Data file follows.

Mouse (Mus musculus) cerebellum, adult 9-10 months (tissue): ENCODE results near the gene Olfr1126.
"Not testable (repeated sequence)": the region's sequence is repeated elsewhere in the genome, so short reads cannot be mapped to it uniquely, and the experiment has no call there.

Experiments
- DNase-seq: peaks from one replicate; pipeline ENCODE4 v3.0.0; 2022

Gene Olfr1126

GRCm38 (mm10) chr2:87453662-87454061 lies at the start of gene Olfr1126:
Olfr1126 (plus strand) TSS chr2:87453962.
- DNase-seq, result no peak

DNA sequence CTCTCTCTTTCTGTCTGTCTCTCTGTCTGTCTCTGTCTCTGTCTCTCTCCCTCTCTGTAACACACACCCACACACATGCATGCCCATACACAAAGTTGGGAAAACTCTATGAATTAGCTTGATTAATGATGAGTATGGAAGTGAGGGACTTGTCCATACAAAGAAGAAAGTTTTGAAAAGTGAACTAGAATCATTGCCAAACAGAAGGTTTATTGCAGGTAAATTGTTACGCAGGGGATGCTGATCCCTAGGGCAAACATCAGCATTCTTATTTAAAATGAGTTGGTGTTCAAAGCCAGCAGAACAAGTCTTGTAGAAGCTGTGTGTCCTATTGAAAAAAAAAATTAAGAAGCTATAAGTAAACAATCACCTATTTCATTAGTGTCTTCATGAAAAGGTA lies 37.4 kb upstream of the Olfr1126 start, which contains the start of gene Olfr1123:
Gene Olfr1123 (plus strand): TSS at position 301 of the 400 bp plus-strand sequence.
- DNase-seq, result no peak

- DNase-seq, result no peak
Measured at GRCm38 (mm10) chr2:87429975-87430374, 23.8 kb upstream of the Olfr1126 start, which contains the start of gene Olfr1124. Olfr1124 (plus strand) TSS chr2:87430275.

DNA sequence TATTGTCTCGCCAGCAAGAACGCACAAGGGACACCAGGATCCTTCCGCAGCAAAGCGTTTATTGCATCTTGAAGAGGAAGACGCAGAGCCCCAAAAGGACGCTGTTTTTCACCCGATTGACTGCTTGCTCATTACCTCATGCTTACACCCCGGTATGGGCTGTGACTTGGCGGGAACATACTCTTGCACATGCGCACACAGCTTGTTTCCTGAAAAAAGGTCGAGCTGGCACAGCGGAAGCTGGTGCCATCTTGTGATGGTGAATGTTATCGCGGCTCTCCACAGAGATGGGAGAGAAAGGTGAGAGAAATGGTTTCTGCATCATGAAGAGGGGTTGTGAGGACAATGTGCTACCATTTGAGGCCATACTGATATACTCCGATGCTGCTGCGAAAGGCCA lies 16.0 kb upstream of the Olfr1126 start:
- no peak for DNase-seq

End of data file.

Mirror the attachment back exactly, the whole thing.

Mouse (Mus musculus) cerebellum, adult 9-10 months (tissue): ENCODE results near the gene Olfr1126.
"Not testable (repeated sequence)": the region's sequence is repeated elsewhere in the genome, so short reads cannot be mapped to it uniquely, and the experiment has no call there.

Experiments
- DNase-seq: peaks from one replicate; pipeline ENCODE4 v3.0.0; 2022

Gene Olfr1126

GRCm38 (mm10) chr2:87453662-87454061 lies at the start of gene Olfr1126:
Olfr1126 (plus strand) TSS chr2:87453962.
- DNase-seq, result no peak

DNA sequence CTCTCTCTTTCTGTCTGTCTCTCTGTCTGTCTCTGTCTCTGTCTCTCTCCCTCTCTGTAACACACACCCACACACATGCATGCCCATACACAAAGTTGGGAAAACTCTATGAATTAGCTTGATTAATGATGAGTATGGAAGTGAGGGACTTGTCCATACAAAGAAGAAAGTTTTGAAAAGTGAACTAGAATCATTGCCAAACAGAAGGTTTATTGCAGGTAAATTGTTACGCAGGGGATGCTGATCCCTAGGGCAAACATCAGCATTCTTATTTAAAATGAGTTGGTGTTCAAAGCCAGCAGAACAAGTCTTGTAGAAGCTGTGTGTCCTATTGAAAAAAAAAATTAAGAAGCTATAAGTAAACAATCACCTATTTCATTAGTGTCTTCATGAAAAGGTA lies 37.4 kb upstream of the Olfr1126 start, which contains the start of gene Olfr1123:
Gene Olfr1123 (plus strand): TSS at position 301 of the 400 bp plus-strand sequence.
- DNase-seq, result no peak

- DNase-seq, result no peak
Measured at GRCm38 (mm10) chr2:87429975-87430374, 23.8 kb upstream of the Olfr1126 start, which contains the start of gene Olfr1124. Olfr1124 (plus strand) TSS chr2:87430275.

DNA sequence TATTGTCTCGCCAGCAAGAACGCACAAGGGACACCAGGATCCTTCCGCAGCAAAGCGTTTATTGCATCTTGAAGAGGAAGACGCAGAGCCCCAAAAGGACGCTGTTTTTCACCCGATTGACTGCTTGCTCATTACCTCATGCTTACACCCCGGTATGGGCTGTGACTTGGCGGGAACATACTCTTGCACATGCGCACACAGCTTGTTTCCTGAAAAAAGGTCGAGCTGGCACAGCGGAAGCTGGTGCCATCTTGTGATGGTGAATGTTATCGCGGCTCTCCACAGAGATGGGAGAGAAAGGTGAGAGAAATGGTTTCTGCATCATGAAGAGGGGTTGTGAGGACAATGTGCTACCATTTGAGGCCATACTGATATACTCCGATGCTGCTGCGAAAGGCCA lies 16.0 kb upstream of the Olfr1126 start:
- no peak for DNase-seq